The word “avenger” here in verse 4 refers to one who exacts a penalty. There are penalties for doing wrong. That is one of God’s chief purposes for government—to enforce justice in the community.

Now be careful. Government can deliver penalties for criminals; it can enforce laws and therefore restrain evil; but it cannot change the hearts of the people involved.[3] The only thing that can change people is the power of God through the gospel. That is where we come in.

The church needs to get back to her mission from the Lord, and our mission is not to make bad people better or even to make immoral people moral. And that is because a moral person—a “good” person—without Christ is just as lost and headed for judgment as a bad person.

Our mission is to go after the heart. And beloved, when Jesus changes people’s hearts, they are going to influence their world as godly lawyers, politicians, teachers, salesmen, doctors, mechanics, artists, housewives, musicians, and more. Let us remember that the mission of the church is not temporary improvements; it is eternal transformation.

One more principle is found here in Romans 13: Government is to be given our support. And that means financial support—and yes, beloved, that means paying taxes. Paul writes in verse 6, “For because of this you also pay taxes, for the authorities are ministers of God, attending to this very thing.”

Every Christian living in Rome wanted to know from Paul the answer to this question: Since our citizenship is now in heaven, do we have to pay taxes on earth? The word Paul uses here for taxes settles the question. It’s the word phoros, and it referred to taxes on houses, land, and property, and even to income tax.[4]

Paul makes it even clearer as he writes in the next verse that we are to pay “taxes to whom taxes are owed, revenue to whom revenue is owed.” “Revenue” (telos) refers to a duty, or a toll, or customs paid on transported goods.[5] Paul is referring to any and every kind of tax levied by the government.

For people living in my country today, this includes income tax, sales tax, utility tax, property tax, capital gains tax, inheritance tax, hunting and fishing license fees, automobile taxes, and on and on. The government is really good at creating taxes.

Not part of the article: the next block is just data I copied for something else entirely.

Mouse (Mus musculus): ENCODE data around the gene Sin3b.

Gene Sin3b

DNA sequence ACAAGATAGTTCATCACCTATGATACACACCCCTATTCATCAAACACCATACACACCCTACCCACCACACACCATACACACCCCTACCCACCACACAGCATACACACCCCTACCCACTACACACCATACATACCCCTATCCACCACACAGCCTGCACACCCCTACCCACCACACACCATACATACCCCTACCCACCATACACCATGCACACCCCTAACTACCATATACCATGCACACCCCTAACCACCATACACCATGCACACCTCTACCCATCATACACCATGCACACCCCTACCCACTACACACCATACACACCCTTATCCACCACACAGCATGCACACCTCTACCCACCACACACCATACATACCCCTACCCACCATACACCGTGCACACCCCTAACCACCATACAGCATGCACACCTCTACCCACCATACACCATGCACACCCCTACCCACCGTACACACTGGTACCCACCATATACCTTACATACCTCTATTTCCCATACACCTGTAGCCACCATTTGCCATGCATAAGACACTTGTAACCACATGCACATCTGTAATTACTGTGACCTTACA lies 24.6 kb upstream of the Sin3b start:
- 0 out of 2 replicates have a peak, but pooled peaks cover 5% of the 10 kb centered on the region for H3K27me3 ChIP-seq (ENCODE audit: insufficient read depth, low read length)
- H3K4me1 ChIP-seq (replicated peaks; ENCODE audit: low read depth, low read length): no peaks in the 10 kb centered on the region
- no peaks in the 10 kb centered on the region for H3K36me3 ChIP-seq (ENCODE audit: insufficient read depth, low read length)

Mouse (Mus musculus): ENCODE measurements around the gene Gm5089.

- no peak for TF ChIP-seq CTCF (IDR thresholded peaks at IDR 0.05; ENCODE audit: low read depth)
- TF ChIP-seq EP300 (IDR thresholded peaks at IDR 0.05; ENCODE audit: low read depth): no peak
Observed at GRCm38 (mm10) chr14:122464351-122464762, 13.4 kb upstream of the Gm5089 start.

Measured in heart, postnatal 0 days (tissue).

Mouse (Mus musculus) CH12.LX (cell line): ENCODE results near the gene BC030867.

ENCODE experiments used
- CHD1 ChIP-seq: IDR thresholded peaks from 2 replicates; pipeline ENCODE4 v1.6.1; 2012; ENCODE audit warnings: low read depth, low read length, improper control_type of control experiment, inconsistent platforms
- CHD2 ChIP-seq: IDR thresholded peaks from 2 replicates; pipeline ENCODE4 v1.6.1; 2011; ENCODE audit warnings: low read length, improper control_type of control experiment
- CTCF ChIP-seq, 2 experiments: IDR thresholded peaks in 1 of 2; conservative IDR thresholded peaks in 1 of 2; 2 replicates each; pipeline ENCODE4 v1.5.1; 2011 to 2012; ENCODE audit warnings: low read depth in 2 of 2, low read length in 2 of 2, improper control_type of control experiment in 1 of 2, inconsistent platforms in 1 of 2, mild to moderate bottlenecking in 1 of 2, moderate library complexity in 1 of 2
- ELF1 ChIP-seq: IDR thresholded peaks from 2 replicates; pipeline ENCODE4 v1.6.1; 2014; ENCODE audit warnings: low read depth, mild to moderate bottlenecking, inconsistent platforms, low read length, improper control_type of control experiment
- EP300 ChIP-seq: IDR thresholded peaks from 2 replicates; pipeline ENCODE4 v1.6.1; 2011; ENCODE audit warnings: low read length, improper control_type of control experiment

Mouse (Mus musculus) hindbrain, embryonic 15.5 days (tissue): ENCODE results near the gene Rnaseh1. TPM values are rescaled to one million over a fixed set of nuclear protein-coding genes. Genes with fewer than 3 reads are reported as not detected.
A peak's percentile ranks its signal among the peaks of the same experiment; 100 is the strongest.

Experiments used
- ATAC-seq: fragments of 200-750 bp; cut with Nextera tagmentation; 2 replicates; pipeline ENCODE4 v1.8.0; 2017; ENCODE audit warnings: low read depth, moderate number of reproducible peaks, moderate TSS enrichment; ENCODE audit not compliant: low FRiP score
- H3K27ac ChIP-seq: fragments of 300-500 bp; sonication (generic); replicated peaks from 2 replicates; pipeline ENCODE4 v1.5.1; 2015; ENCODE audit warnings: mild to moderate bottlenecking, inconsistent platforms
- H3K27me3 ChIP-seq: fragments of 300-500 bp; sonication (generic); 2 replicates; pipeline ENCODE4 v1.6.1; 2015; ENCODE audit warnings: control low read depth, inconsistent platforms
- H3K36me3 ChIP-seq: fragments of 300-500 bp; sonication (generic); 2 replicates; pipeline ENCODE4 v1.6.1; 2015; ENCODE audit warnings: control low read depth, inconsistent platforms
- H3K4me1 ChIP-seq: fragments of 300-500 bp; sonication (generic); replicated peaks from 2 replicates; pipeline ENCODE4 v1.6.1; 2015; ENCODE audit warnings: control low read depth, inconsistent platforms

You may know that old saying that there are two certainties in life—death and taxes. Someone said, “I wish they came in that order!”[6] Listen, nobody likes to pay taxes.

But Paul does not say we should pay our taxes just because we are forced to but because God wants us to. We are actually pleasing God when we pay our taxes. Imagine that!

We are also to give “respect to whom respect is owed, honor to whom honor is owed” (verse 7). That begins with respecting God but also includes our parents, church leaders, political leaders, supervisors, schoolteachers, and others. Everyone in a place of authority over us should receive a measure of our respect.

And, beloved, being respectful and paying our taxes are unique actions and attitudes. They demonstrate a distinctive Christian testimony to our world today.

Justin Martyr, a church leader who lived in the midst of tremendous persecution in the first century, wrote this to the political leaders of his day:

We more readily than all men, endeavor to pay . . . you taxes, both ordinary and extraordinary; we worship only God, but in other things we will gladly serve you . . . praying that, with your kingly power, you [will have] sound judgment.[7]

That is the right attitude, action, and spirit today that will ultimately honor Jesus Christ.

[2] Alva J. McClain, Romans: The Gospel of God’s Grace (BMH Books, 1973), 221.

[3] James Montgomery Boice, Two Cities, Two Loves (Intervarsity Press, 1996), 198.

[4] Woodrow Kroll, Romans: Righteousness in Christ (AMG Publishers, 2002), 212.

[5] Fritz Rienecker, Linguistic Key to the Greek New Testament, ed. Cleon L. Rogers Jr. (Regency, 1980), 378.

[6] Joey Adams, Christian Reader, Vol. 32, no. 3.

[7] Cited in R. Kent Hughes, Romans: Righteousness from Heaven (Crossway, 2013), 238.